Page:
California’s death chamber: closed. Source:
Office of the Governor.

Today’s stunning, forward-thinking announcement from Governor Newsom requires some careful parsing out. I am on my way to KQED, where I will discuss this with Scott Shafer and Marisa Lagos at 11am. If you can’t listen to the broadcast, here are some initial thoughts about the implication of this announcement and where I think we should go from here.

Moratorium: What It Is

Bob Egelko from the Chronicle reports:

Gov. Gavin Newsom is suspending the death penalty in California, calling it discriminatory and immoral, and is granting reprieves to the 737 condemned inmates on the nation’s largest Death Row.
“I do not believe that a civilized society can claim to be a leader in the world as long as its government continues to sanction the premeditated and discriminatory execution of its people,” Newsom said in a statement accompanying an executive order, to be issued Wednesday, declaring a moratorium on capital punishment in the state. “The death penalty is inconsistent with our bedrock values and strikes at the very heart of what it means to be a Californian.”
He plans to order an immediate shutdown of the death chamber at San Quentin State Prison, where the last execution was carried out in 2006. Newsom is also withdrawing California’s recently revised procedures for executions by lethal injection, ending — at least for now — the struggle by prison officials for more than a decade to devise procedures that would pass muster in federal court by minimizing the risk of a botched and painful execution.

The elements of Newsom’s orders are therefore: (1) a reprieve for every death row inmate; (2) shutdown of the execution chamber (3) a withdrawal of the continuous effort to revise death protocols, which we discussed on this blog numerous times. So, no more “tinkering with the machinery of death,” for at least a while.

Moratorium: What It Isn’t

Newsom is not commuting anyone’s death sentence. Even though executions will not happen, all death row inmates are still sentenced to death and housed on Death Row. He is also not pardoning anyone. This is far from the last step on the road to death penalty abolition. Shutting down the chamber and the protocol revision process, however, will set back executions even if Newsom’s predecessor misguidedly brings the death penalty back.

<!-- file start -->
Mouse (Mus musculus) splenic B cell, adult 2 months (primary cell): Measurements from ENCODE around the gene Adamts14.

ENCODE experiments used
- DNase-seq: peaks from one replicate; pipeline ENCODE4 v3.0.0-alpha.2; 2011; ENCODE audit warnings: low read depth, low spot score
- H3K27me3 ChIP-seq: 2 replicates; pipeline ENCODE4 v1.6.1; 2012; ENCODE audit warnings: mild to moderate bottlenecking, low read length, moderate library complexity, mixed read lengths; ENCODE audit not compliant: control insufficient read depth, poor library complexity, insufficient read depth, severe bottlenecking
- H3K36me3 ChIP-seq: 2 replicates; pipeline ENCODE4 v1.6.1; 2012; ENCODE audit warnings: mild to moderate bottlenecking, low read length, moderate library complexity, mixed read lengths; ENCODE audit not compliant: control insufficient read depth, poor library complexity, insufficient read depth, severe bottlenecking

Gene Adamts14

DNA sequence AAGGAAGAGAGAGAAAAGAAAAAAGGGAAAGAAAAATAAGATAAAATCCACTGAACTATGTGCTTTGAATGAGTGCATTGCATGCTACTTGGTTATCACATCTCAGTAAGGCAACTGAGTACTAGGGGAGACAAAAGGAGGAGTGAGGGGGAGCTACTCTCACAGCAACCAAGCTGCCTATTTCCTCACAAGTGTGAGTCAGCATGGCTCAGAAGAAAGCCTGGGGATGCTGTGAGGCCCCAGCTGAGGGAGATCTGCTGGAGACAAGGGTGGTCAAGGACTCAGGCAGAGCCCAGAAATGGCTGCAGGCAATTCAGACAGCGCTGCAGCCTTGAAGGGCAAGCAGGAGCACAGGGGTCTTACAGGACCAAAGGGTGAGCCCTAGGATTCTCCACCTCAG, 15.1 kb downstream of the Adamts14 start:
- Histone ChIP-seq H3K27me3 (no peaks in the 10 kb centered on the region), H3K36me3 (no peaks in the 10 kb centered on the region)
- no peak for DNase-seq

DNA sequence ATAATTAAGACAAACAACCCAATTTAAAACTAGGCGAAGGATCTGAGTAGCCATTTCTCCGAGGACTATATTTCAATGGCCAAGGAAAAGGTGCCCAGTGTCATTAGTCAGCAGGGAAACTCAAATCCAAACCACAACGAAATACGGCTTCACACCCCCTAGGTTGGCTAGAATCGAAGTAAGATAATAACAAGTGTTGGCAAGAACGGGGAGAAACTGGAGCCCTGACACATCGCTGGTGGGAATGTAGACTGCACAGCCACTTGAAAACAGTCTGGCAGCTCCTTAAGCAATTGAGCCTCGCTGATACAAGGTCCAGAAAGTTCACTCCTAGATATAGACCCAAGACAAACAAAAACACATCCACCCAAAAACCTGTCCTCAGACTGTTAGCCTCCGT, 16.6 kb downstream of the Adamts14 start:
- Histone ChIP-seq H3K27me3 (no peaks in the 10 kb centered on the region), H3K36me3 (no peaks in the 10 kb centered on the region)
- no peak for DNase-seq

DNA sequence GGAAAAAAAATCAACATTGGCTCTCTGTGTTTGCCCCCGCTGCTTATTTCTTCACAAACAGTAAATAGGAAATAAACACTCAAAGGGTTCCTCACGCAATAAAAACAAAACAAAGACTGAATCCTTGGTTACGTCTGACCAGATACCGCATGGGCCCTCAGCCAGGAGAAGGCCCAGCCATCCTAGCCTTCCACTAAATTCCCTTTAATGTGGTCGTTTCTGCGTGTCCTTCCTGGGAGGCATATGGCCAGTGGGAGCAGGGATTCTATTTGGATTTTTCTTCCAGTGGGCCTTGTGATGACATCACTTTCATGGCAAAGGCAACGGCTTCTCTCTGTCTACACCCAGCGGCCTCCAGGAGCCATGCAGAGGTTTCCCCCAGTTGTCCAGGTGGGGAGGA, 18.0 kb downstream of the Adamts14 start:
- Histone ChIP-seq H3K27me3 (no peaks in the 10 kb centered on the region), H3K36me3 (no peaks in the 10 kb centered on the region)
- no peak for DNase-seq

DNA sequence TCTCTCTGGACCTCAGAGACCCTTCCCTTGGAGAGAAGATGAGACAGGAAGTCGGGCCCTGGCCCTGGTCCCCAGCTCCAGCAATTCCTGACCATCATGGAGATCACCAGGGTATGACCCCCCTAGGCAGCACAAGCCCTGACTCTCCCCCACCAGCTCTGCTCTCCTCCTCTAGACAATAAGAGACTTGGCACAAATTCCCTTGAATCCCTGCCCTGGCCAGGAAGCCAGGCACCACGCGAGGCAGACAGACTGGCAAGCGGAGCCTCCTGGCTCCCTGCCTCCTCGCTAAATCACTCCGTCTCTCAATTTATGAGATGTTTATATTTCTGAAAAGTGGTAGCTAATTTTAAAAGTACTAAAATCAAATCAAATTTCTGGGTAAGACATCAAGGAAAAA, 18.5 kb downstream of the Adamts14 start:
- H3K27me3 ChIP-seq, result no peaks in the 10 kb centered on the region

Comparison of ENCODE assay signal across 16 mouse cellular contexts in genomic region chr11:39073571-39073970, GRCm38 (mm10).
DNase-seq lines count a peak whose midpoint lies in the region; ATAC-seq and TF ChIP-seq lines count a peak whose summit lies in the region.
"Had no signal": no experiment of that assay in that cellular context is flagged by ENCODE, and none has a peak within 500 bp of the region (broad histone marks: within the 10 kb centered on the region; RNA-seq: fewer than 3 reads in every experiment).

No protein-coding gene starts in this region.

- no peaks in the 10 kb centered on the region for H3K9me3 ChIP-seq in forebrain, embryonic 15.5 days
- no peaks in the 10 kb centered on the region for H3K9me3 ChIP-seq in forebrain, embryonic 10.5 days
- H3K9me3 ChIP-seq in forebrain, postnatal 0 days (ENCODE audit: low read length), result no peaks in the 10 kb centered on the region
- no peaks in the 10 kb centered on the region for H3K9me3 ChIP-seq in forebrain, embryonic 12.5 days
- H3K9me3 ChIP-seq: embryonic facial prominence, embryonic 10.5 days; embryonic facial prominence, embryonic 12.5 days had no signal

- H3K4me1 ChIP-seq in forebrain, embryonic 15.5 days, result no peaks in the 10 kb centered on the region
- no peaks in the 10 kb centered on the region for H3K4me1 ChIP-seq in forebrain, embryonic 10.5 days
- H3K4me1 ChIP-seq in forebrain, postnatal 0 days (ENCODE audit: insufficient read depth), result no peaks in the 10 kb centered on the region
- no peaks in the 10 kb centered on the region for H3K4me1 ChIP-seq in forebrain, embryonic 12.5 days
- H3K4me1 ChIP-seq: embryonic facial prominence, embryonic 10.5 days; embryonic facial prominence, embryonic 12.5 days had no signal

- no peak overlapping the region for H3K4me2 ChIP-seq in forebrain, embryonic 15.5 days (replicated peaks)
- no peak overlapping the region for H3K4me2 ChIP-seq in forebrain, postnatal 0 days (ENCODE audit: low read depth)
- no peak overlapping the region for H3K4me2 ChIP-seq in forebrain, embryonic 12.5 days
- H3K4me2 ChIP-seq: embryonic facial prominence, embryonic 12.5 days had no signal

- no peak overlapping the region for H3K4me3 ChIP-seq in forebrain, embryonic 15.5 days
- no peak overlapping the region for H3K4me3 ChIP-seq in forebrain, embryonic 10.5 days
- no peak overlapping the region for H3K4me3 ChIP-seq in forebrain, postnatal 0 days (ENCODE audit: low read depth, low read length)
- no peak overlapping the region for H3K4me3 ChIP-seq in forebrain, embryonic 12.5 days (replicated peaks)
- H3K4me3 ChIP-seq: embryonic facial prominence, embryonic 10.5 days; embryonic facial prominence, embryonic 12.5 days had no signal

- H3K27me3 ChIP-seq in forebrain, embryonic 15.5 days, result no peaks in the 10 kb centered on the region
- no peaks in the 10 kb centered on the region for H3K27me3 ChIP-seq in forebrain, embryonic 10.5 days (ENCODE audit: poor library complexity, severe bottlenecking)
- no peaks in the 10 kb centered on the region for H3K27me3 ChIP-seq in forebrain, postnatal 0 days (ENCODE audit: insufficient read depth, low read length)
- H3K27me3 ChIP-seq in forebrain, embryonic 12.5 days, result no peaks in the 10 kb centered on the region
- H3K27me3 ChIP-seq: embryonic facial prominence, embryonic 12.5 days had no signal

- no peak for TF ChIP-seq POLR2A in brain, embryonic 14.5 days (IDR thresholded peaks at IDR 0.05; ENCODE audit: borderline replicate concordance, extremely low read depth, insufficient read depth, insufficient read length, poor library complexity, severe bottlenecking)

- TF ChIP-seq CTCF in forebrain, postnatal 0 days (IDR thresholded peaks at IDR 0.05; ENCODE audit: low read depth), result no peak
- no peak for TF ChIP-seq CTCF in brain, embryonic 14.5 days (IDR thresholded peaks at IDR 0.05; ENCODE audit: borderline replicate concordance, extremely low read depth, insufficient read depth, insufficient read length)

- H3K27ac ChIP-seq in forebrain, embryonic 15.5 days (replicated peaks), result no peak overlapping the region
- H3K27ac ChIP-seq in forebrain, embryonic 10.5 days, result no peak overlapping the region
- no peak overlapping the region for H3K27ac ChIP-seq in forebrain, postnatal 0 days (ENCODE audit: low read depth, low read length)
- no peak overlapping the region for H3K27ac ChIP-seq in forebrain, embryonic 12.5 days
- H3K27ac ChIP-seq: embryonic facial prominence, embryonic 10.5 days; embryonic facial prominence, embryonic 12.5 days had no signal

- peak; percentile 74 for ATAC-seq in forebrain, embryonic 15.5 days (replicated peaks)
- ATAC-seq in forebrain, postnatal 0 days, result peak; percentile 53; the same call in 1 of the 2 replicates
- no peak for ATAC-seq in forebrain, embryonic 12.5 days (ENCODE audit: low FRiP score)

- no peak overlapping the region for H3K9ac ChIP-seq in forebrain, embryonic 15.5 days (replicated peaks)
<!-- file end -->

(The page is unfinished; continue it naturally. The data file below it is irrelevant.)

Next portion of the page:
Why Didn’t Newsom Commute All Death Sentences?

Not all death sentences are eligible for commutation, and if Newsom were to commute all of them, he would be facing ferocious litigation. Shortly before the end of his gubernatorial career, Jerry Brown offered some commutations, which were reversed by the California Supreme Court, citing “abuse of power.” Some capital convictions, under California law, are not eligible for commutation, importantly in cases of prior felony convictions, which is the case for about half the inmates on death row. The last word on commutations lies with the court, not with the Governor, and if the Newsom administration wants to offer commutations, it will have to offer them on a case-by-case basis.

Why now?

It’s anyone’s guess, so here are some of my speculations. First, even in these cynical times, when the federal government is full of self-interested people for whom values and the good of the country do not rank particularly high on the priority list, there still are folks who do things on the state and local level because they think they are the right thing to do. Newsom is a long-time opponent of the death penalty and what he has done is in line with his personal values (in fact, conservative commentators have already attacked him for putting his values first–as if it is a bad thing.) Other reasons for the timing might involve the Kevin Cooper case, in which Newsom, joining the growing chorus of people with serious doubts about the conviction, recently ordered more DNA testing. Also, keep in mind that this is not a departure from Newsom’s previous gubernatorial acts in the criminal justice area. A classic example is his plan to move juvenile justice out of CDCR’s control into health and human services. He seems to be hell-bent on dragging the California correctional apparatus, kicking and screaming, into the 21st century, and turn us from a national embarrassment to a national leader in criminal justice.